Can you hear the ruckus from our sheep as Gene backs up the truck to our hay-storage hoop house? They know.
Tired from the long drive, we decided to pop open a beer, kick back and enjoy the view and save off-loading hay until tomorrow...
...which turned out to be a mistake. With no hint of warning from the National Weather Service, we had a hefty downpour last night, which left many of the hay bales soaked around the edges. We off-loaded them in a hurry this morning, leaving plenty of room between single bales, hoping that the now dry, windy weather will prevent them from molding. Another lesson learned; guess we'll be same-day off-loading from now on...
I have just finished skirting all the fleeces and have so much wool to work with over the next year! I'll try to plan my washing days for summer warmth without wind. We've been getting gusty days lately and I don't want my wool scattered all over the farm!
Besides discovering who in the flock got into the hay the most (all that vm to pick out...) I love discovering the difference between the color of the outer tips of wool and the hidden cut side.
As I prepare for the craft fair/farmers market season, I have been madly playing with wool. I have discovered the joy of the felting process, both needle-felting and wet-felting, and have experimented with new items for the Shear Bliss booth this season. My Jacob wool seems ideal for both processes; it felts easily and the natural colors inspire a variety of ideas. Amazingly light and sturdy, the "cobweb felt" scarves are so much fun; it's like a combination of painting and playing with clay: a color and textural thrill.
I am inexplicably drawn to spirals.
This scarf, just laid out, has grey wool from Tehya (one of our original ewes from Meridian Jacobs; she always produces gorgeous, soft wool) and silk threads from recycled Indian saris.
Rather than the typical roll-it-800 times-around-a-pool-noodle method, I invested in a fantastic felting tool from HeartFelt Silks. It's a wooden hand tool with a waffle-texture bottom. Wet-felting is hard, physical work, but the results are so satisfying.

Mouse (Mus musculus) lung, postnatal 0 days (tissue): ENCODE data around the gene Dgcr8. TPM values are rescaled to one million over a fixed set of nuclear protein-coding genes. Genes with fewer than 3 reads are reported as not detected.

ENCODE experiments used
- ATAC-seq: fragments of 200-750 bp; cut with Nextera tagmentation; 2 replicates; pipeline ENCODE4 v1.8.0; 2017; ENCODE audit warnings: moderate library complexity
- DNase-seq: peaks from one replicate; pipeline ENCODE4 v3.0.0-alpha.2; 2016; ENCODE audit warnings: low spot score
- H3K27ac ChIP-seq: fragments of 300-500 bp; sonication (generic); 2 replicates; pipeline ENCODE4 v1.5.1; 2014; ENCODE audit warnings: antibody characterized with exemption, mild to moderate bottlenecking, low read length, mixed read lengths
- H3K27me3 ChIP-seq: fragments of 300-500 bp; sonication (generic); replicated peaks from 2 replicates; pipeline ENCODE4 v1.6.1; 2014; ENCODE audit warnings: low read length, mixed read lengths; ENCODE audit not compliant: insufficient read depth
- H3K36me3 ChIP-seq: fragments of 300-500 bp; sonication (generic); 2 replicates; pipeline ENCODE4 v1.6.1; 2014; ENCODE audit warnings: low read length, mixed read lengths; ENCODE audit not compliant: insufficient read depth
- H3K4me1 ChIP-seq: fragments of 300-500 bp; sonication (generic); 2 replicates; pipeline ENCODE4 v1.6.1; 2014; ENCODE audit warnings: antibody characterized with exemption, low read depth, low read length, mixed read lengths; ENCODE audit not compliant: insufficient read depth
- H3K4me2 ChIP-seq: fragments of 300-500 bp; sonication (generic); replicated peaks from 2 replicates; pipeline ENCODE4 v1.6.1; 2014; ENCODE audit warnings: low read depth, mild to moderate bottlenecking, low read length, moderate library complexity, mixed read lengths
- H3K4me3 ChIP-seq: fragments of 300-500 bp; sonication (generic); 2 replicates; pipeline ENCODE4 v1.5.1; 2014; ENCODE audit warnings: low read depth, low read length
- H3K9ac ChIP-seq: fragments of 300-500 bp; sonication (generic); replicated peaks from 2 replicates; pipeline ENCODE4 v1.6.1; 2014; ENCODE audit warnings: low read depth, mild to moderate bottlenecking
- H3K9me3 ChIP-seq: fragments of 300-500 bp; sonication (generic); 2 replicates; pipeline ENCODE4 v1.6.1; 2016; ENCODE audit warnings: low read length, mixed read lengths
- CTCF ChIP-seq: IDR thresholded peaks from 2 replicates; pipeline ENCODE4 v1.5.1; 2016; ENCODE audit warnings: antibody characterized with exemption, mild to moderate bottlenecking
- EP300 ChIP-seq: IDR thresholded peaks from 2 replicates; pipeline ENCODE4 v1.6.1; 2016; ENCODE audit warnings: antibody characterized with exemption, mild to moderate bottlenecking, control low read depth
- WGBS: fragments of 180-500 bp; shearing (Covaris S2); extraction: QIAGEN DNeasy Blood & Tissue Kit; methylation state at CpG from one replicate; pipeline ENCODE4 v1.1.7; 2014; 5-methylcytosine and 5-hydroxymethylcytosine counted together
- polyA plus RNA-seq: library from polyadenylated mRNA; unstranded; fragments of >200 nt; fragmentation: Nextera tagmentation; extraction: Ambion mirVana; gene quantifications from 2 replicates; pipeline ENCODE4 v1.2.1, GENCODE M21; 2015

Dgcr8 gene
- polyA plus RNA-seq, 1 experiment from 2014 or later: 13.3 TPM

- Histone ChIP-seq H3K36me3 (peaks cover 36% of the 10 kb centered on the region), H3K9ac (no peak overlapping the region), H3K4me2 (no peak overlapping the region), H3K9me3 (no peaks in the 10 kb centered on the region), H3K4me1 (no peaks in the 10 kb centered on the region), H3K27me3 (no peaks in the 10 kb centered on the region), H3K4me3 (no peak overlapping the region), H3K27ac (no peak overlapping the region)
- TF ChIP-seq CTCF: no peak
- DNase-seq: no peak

And then there's needle-felting. Sometimes the whimsy comes out...
I heard somewhere that wool is good for keeping pins sharp, so why not fun, useful pincushions?
I will soon have these new items up on the website.
I went out to the pasture today, hoping to get some action shots with the lambs, who have been so very entertaining with their 180s and paddock-racing these past few weeks. Instead, I found drowsy sheep in siesta mode.
Savoring the precious scenes of lambs and moms sleeping, and thinking about the long process of processing fleeces by hand, I got musing about how this all fits in with the "slow movements" -- the
cultural shifts toward slowing down life's pace. Wool is a "slow" fiber; its qualities are well worth the wait, and handspinning the wool is a "slow" activity, nurturing the spirit with meditative calm and the mindfulness one engages in while transforming the fibers into yarn.
Check out this extraordinary concept, which expands much of my personal philosophy to a wide community. Unfortunately, our farm is outside the 150-mile radius of the fibershed. Perhaps we can grow this idea here in Plumas County...